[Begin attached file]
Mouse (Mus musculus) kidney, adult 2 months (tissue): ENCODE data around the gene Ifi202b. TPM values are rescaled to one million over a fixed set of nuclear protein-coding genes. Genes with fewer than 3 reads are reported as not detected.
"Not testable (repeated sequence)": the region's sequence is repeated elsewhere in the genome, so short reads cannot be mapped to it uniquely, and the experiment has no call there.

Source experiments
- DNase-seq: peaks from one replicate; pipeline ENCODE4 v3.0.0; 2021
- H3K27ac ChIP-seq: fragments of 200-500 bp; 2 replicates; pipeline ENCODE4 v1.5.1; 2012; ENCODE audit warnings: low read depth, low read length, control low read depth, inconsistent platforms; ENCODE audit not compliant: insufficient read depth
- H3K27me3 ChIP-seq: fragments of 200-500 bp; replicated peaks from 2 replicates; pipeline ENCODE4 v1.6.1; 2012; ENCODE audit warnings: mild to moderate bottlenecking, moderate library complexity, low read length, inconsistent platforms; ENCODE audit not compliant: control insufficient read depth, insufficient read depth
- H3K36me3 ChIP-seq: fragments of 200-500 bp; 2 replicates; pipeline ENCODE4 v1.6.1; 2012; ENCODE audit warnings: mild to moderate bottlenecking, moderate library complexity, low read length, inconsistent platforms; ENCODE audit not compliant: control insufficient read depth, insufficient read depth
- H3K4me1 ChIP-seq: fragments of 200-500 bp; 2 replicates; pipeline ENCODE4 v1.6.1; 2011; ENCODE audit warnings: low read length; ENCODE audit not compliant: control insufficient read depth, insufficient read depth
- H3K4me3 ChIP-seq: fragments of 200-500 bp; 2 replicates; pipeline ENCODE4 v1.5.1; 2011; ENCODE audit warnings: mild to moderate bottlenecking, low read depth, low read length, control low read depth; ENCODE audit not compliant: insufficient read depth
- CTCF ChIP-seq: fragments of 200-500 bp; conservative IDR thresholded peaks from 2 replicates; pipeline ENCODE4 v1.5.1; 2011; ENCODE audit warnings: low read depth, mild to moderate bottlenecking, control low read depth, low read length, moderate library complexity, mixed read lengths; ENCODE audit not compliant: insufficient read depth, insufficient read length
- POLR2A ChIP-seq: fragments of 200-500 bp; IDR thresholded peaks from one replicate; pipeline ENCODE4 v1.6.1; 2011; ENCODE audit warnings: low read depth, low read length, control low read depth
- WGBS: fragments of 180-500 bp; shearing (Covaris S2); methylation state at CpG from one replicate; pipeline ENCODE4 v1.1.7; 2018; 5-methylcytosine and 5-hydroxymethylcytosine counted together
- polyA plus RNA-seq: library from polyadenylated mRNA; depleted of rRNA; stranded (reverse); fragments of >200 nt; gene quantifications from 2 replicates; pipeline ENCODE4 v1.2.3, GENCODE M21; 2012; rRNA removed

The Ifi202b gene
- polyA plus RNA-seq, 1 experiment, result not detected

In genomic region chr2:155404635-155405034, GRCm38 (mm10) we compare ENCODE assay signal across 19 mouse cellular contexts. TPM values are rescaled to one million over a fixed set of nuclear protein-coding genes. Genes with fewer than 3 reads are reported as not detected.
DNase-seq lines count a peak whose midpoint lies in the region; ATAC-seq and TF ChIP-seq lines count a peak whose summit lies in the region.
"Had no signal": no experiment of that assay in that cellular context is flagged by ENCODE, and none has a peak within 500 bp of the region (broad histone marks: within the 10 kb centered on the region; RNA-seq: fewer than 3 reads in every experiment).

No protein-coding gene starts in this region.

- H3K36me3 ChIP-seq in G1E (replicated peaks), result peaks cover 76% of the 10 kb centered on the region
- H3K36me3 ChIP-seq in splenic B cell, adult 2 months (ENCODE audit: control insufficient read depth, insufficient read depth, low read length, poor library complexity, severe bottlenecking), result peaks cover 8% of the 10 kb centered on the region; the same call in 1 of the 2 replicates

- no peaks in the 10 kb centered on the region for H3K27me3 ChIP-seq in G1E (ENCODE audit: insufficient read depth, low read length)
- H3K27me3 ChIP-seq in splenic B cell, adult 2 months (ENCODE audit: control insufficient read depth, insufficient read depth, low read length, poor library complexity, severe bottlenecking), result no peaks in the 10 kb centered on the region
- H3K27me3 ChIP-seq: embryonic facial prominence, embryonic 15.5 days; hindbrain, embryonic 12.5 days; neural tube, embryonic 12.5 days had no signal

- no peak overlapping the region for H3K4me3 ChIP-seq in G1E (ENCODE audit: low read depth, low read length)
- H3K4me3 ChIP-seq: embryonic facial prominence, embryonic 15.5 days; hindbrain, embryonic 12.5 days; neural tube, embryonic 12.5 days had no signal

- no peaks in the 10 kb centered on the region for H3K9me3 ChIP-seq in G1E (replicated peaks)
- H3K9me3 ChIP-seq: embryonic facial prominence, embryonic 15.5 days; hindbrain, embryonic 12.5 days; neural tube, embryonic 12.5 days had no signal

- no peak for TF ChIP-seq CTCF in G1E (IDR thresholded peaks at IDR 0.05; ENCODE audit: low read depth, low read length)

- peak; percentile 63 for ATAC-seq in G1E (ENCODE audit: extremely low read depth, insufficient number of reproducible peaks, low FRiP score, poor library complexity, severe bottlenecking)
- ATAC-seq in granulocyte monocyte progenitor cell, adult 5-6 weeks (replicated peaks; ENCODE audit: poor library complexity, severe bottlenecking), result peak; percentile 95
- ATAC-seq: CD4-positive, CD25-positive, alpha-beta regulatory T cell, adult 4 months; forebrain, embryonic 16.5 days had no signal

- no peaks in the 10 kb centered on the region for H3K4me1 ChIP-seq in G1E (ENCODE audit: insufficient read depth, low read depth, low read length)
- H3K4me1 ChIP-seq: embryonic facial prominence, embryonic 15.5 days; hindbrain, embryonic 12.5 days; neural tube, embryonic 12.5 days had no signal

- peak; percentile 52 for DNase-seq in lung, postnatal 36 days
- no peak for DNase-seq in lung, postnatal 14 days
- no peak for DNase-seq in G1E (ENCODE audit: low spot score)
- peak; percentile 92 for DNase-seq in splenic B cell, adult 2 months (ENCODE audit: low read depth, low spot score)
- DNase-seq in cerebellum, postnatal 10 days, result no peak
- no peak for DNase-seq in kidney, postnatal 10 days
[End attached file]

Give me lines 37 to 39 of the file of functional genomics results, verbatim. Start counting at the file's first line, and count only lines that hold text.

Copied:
- no peak for DNase-seq in G1E (ENCODE audit: low spot score)
- peak; percentile 92 for DNase-seq in splenic B cell, adult 2 months (ENCODE audit: low read depth, low spot score)
- DNase-seq in cerebellum, postnatal 10 days, result no peak